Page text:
TGIF, Agents of Impact!
Agents of Impact Call No. 11: Faith and investing. This month, John O’Shaughnessy of the Franciscan Sisters of Mary announced the “Catholic impact investing pledge.” We’ll dig in with O’Shaughnessy and other faith-based impact investors on Agents of Impact on Call No. 11, Thurs. Oct. 31 at 10:00am PT / 1pm ET. RSVP today.
The Week’s Agents of Impact
How the best-dressed at SOCAP wear their values. Some impact investors and entrepreneurs wear their ethics, beliefs and traditions on their sleeves – literally. ImpactAlpha’s Maura Dilley and photographer Arno Hesse zeroed in on SOCAP’s divas and dapper dons and asked, “What values are you wearing?”
- Dawn Deck, South Carolina Community Loan Fund: “I am wearing my favorite Pashmina wrap to keep me warm from the chilly winds of racial inequity, wealth disparity, and gender bias.”
- Sunwoo Hwang, SixUp: “Whether through style, brand or mission: don’t be everything to everyone, be something to someone.”
- Jamie McGonnigal, SOCAP: “My favorite part of me is being a married gay dad, and I choose to celebrate that every way I can.”
- Michelle Geiss, Impact Hub Baltimore: “I’m wearing #shoplocal, #madeinbaltimore, and #sfmade. Local economies are beautiful!”
- Laurika Harris-Kaye, Candide Group: “Cultural expression, authenticity, gender nonconformity, divine feminine realness.”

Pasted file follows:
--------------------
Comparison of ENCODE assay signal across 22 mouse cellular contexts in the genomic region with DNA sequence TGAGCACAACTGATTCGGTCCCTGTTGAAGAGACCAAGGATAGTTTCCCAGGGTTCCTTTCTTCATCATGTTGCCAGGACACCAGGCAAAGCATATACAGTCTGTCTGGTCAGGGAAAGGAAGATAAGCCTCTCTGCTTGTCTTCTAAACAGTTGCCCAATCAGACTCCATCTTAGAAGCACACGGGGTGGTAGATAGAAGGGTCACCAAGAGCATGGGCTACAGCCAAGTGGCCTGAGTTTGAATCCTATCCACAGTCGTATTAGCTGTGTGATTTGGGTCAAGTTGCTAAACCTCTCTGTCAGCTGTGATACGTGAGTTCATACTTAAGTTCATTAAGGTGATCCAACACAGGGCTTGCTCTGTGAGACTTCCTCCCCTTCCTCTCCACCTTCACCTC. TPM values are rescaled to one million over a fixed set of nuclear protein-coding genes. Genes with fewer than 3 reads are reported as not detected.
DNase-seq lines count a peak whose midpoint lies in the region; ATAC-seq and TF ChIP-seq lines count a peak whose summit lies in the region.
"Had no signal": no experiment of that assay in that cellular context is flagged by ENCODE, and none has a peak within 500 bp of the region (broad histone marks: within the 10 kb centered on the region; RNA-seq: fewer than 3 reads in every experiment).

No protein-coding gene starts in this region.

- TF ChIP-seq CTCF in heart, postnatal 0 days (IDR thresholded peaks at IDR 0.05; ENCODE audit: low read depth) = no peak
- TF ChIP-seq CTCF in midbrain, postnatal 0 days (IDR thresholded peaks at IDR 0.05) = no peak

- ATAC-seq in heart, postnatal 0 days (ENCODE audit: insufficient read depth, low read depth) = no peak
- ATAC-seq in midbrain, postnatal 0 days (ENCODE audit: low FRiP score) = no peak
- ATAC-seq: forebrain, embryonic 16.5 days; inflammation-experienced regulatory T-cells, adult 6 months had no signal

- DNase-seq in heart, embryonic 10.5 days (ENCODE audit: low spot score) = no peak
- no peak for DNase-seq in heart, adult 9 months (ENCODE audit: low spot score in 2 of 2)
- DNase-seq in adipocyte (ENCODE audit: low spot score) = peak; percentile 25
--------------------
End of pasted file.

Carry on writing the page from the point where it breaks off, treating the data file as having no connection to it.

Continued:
- VaShone Huff, SOCAP, Spectrum and Intentional Media: “Love, peace, community, creativity, equity, access, beauty and blackness.”
- Vanessa Roanhorse, Roanhorse Consulting and Native Women Lead: “I wear my Indigenous brown woman self fully. I am warrior’d up to do the work I do.”
The Week’s Big 5
1. Seen and heard at SOCAP19.
- Hunting for impact tech unicorns. Impact investors have long recognized the exponential possibilities in technology, but they still may have a thing or two to learn from tech venture capitalists. “The vast majority of impact investors are very uncomfortable with a company that has only a 20% chance of succeeding, but if it succeeds, could eliminate an entire category of problems,” Fifty Years’ Seth Bannon told ImpactAlpha’s David Bank in a discussion of tech’s turn to impact. “That’s a bet we would take all day long.” Maryanna Saenko of Future Ventures cited her firm’s investment in Commonwealth Fusion Systems. “If you can solve nuclear fusion, the market is there.” Both Bannon and Saenko are looking hard at carbon sequestration but haven’t placed any bets. “It can’t be a one to two percent improvement,” Saenko said. “It needs to be a 1,000X improvement.”